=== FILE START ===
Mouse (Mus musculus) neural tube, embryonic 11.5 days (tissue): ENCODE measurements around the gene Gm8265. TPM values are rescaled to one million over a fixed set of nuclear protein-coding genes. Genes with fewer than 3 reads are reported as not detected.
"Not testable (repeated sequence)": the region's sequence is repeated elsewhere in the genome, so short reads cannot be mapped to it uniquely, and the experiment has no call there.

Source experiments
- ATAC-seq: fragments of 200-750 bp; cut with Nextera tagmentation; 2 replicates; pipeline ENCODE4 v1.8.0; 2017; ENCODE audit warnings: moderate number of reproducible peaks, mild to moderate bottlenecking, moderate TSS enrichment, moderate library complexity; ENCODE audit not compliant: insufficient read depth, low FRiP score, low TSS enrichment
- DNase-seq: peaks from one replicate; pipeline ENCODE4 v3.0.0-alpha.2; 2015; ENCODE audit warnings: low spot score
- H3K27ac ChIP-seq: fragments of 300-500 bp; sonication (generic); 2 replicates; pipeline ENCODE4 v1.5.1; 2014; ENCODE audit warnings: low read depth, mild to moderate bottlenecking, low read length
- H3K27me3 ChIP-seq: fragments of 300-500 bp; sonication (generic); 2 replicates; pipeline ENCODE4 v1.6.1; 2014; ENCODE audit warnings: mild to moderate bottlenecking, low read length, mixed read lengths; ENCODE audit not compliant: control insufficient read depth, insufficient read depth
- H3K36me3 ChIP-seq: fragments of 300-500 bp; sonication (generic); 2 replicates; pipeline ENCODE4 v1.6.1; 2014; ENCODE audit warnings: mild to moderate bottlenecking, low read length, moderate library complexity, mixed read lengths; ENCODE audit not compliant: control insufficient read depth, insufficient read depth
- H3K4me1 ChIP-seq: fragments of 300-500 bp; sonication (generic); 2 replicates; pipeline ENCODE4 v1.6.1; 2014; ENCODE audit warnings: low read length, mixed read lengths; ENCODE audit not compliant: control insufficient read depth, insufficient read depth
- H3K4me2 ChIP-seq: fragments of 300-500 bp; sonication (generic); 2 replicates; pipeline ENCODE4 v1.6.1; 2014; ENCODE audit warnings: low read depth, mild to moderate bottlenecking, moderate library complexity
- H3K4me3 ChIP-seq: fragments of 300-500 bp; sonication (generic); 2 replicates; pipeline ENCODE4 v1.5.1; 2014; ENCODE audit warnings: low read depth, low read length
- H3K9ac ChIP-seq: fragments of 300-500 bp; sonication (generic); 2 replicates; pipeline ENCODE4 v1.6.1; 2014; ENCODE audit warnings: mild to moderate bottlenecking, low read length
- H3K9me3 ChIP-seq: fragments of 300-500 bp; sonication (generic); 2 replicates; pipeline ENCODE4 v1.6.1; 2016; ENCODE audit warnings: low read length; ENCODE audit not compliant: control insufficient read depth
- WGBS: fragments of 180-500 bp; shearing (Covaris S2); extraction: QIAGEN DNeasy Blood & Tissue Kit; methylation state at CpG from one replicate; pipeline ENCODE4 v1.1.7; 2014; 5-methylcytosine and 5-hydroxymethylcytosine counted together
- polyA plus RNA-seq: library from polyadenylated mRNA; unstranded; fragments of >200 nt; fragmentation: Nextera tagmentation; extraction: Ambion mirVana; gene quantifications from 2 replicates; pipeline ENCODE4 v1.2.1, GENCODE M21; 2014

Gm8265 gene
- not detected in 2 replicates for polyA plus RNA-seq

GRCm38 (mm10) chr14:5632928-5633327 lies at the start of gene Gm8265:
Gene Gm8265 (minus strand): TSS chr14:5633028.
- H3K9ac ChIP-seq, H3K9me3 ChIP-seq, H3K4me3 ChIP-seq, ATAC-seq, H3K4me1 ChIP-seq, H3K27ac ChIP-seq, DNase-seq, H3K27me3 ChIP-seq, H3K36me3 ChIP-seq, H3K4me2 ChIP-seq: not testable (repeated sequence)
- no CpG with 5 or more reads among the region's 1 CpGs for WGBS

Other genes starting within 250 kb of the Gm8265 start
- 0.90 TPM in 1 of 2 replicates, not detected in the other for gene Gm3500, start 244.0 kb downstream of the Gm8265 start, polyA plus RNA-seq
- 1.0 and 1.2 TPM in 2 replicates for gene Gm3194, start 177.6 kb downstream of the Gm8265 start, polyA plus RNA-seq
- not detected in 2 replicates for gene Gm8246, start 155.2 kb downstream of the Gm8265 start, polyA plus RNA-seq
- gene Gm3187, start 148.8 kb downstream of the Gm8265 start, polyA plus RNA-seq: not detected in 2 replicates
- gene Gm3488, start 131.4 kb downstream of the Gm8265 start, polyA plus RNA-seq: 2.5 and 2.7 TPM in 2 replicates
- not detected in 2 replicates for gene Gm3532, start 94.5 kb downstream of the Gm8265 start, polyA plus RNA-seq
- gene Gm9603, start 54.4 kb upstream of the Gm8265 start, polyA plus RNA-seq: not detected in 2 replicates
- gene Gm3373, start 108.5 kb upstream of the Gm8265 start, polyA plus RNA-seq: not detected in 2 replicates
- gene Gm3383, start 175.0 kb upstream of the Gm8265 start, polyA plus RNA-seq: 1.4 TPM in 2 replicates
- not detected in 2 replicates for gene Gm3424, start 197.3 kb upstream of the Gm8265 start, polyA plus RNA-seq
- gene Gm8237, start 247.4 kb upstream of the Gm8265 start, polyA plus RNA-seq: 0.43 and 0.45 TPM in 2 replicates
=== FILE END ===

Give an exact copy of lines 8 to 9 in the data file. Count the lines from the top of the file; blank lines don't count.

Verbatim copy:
- H3K36me3 ChIP-seq: fragments of 300-500 bp; sonication (generic); 2 replicates; pipeline ENCODE4 v1.6.1; 2014; ENCODE audit warnings: mild to moderate bottlenecking, low read length, moderate library complexity, mixed read lengths; ENCODE audit not compliant: control insufficient read depth, insufficient read depth
- H3K4me1 ChIP-seq: fragments of 300-500 bp; sonication (generic); 2 replicates; pipeline ENCODE4 v1.6.1; 2014; ENCODE audit warnings: low read length, mixed read lengths; ENCODE audit not compliant: control insufficient read depth, insufficient read depth